During the interior design process, space planning is essential. You risk creating a design that won’t work well for your client if you don’t plan properly for space. A successful design job begins with identifying the purpose of the space to be designed. To plan out a space that will suit your client’s needs, you need to ask all the right questions and gather all the necessary information.
Today’s work environment is highly congested, and it may be difficult to accommodate a workgroup or a workflow in a given space. The solution often involves reworking the space or reconfiguring in our terms. These moves are complex, disruptive to staff, and apply a chain of events that include coordination with IT and facilities involved.
Whether it is the design and construction of a new space, an expansion or consolidation of an existing facility, or cosmetic improvements, Office Outfitters can provide you with creative, practical solutions that will maximize your space.
You will be able to create a well-balanced, easily navigable, and visually pleasing space using your in-depth analysis and basic design principles. Here are practical space planning tips to help you design more efficient spaces.
How to Create a Space Plan?
Determining purpose and defining zones
First things first – even before you start designing, you need to identify zones based on the space’s purpose. Ask your client what the space is primarily used for. When designing a kitchen, for instance, find out how often your clients cook, how many people they cook for, if they usually cook together, if they have kids, what kind of storage they need, what appliances they need, and so on.
Asking these questions will help you determine the room’s primary purpose, making it easier for you to define specific zones.
Allowing easy circulation
Easy circulation is (or should be) a priority in a home, a significant component of space planning. When navigating a room is difficult, it cannot be considered functional. It is your responsibility to ensure that passageways are not blocked by obstacles and that the distance between structures is comfortable enough for people to walk through or workaround.
For example, when designing a kitchen, there are particular measurement guidelines you need to follow to provide a seamless experience. The distance between counters, appliances, and the sink must be measured before executing your design for optimal results.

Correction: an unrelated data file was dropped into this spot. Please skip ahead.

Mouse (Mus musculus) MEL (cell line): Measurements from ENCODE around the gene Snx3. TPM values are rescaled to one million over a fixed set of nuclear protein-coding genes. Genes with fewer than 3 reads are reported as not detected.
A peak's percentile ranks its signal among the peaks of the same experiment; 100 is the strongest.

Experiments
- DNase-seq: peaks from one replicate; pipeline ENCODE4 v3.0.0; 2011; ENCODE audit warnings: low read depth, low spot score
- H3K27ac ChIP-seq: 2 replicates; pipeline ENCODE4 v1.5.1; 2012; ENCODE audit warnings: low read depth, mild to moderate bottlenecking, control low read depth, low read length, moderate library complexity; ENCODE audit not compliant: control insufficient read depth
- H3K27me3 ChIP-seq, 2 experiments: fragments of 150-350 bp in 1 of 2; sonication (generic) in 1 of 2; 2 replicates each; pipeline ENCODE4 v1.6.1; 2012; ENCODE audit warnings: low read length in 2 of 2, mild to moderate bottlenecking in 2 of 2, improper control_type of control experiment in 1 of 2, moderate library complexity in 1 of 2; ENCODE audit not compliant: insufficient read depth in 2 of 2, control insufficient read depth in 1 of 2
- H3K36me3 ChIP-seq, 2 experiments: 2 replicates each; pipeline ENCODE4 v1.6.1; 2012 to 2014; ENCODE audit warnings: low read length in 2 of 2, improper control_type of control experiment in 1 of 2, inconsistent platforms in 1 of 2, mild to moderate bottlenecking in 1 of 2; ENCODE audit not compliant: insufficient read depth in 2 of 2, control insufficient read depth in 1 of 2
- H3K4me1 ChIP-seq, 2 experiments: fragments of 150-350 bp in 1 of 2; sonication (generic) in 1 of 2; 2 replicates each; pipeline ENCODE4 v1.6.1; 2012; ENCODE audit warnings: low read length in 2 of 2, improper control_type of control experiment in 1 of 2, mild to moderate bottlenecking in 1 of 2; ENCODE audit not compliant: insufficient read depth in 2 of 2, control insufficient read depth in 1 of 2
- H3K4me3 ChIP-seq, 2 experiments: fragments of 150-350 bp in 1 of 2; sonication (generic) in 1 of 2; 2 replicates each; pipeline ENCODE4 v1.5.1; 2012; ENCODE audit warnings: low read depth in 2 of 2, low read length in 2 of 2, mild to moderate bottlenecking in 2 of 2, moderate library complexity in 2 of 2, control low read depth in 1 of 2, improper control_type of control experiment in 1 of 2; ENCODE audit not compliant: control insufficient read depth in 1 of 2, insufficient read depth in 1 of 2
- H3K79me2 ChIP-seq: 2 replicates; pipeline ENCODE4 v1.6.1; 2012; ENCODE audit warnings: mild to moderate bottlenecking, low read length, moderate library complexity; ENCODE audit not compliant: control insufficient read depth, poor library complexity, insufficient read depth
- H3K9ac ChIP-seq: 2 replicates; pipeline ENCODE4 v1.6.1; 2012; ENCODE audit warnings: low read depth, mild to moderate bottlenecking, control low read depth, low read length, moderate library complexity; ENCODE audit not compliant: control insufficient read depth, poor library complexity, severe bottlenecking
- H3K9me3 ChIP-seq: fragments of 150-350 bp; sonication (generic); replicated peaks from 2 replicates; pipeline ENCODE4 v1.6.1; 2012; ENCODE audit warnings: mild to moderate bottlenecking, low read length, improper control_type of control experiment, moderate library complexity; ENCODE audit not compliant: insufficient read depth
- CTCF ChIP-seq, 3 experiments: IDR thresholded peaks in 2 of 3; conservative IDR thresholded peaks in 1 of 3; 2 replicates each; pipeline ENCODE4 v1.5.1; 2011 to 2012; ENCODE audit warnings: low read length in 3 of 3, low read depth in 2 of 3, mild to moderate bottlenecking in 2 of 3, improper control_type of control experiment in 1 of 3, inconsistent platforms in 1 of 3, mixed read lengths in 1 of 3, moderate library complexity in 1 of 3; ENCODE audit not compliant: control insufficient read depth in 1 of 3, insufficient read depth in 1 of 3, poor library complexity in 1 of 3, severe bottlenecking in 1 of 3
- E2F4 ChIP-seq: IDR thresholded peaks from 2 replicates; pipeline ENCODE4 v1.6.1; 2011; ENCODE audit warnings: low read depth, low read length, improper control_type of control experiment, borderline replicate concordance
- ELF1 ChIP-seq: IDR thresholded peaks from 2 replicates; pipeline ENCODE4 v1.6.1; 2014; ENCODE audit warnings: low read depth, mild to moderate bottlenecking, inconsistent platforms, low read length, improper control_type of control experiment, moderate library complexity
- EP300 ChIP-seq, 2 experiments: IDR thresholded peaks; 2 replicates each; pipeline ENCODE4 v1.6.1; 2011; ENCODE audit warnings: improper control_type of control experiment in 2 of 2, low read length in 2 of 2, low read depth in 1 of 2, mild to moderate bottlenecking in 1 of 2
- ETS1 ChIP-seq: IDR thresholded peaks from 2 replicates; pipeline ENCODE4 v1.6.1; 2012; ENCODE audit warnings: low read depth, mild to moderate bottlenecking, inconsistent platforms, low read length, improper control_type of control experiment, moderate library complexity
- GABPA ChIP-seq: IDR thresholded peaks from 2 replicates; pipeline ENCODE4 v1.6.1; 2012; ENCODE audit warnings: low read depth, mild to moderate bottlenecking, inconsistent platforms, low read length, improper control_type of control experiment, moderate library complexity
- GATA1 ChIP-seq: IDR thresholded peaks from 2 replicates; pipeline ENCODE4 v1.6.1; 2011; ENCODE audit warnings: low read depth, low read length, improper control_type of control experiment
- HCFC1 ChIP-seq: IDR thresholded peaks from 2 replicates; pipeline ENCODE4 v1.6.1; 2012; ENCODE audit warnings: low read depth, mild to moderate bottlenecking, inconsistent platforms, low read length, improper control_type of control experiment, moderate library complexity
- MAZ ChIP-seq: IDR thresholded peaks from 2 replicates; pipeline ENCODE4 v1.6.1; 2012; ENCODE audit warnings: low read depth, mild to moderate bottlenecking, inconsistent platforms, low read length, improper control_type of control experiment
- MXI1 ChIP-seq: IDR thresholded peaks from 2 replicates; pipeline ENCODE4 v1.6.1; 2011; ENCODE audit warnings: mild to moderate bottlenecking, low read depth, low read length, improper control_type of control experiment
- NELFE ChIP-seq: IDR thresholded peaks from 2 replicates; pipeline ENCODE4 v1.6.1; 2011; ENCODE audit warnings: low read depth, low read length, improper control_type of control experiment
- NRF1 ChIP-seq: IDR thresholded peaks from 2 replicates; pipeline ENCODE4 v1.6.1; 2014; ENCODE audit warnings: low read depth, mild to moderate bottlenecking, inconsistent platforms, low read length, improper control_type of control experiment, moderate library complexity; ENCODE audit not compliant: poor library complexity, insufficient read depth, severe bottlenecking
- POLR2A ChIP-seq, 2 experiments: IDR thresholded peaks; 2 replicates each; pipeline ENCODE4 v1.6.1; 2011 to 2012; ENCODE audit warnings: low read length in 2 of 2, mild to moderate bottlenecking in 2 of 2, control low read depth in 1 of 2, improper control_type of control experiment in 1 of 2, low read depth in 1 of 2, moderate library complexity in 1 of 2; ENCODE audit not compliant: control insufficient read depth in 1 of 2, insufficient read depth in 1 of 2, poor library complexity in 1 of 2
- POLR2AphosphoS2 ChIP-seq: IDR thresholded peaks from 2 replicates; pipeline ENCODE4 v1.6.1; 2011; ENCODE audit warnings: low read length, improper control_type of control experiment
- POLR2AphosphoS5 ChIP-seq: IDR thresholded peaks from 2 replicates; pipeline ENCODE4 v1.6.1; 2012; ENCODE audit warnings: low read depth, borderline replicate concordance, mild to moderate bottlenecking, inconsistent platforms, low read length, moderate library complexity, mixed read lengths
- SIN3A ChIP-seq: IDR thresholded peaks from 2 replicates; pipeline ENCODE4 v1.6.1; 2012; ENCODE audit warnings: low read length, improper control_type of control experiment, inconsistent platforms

Proper space planning also includes maximizing the amount of light in the room. You can do this by adding or replacing windows or simply by ensuring sufficient artificial lighting in the space.
If you are adding windows, make sure they are facing the right direction to let as much sunlight in as possible (unless the client prefers indirect sunlight). Make sure you layer artificial lighting in order to achieve the desired level of brightness.
Depending on the room you’re designing and the client’s needs, you can opt for ambient lighting, overhead lighting, task lighting, or a combination of the three. Dimmer switches can be useful for adjusting the brightness as required.
Placing outlets and switches
Strategic placement of outlets and switches is crucial. When creating your design, you need to think about how many appliances, lights, and other devices will potentially be plugged in. Asking your client what they use the space for will help determine the number of outlets and switches necessary in your design.
If you’re designing a living room and your client plans to mount their television to the wall, you can draw out your plan and place the power and cable outlets halfway up the wall. This way, your client won’t have to worry about drilling a hole in the wall to remove the electrical wires.
If your client is differently-abled or wishes to stay in their home for as long as possible, you should plan to provide them with as much freedom and convenience as possible.
Suppose you’re designing a kitchen or bathroom for a differently-abled client. In that case, you need to consider things like adjusting the height of the kitchen sink, installing pull-out trays for the pantry and cabinets, front-mounted controls for cooktops, changing the size of the toilet, installing grab bars in the shower, and much more.